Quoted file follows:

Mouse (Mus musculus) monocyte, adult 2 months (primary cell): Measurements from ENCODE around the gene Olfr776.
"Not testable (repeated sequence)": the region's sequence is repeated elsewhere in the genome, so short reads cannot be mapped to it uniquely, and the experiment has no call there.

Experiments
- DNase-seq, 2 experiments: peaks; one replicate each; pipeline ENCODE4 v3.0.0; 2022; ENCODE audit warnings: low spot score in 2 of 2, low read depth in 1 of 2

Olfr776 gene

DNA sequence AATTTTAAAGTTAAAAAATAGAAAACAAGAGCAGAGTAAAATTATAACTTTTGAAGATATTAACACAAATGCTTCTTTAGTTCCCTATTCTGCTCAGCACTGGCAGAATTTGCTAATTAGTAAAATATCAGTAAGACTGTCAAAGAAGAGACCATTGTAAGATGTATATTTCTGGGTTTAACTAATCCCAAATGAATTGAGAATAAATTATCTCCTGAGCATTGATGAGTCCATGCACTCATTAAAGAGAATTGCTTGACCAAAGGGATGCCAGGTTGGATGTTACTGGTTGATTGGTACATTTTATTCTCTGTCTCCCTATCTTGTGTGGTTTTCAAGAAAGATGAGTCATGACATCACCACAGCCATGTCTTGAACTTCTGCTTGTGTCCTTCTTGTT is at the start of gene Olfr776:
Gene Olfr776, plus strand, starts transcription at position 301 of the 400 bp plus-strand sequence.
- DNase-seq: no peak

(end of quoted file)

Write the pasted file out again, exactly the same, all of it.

Mouse (Mus musculus) monocyte, adult 2 months (primary cell): Measurements from ENCODE around the gene Olfr776.
"Not testable (repeated sequence)": the region's sequence is repeated elsewhere in the genome, so short reads cannot be mapped to it uniquely, and the experiment has no call there.

Experiments
- DNase-seq, 2 experiments: peaks; one replicate each; pipeline ENCODE4 v3.0.0; 2022; ENCODE audit warnings: low spot score in 2 of 2, low read depth in 1 of 2

Olfr776 gene

DNA sequence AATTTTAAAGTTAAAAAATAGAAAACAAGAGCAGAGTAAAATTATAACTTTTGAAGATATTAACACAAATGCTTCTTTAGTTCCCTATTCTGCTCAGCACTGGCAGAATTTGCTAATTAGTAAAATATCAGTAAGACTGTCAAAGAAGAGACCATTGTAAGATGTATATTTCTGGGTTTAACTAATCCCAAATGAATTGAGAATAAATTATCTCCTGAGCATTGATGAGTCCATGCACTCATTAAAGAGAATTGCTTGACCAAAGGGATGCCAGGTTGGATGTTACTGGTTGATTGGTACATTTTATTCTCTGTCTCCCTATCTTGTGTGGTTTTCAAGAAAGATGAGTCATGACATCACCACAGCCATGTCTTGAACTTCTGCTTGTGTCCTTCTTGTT is at the start of gene Olfr776:
Gene Olfr776, plus strand, starts transcription at position 301 of the 400 bp plus-strand sequence.
- DNase-seq: no peak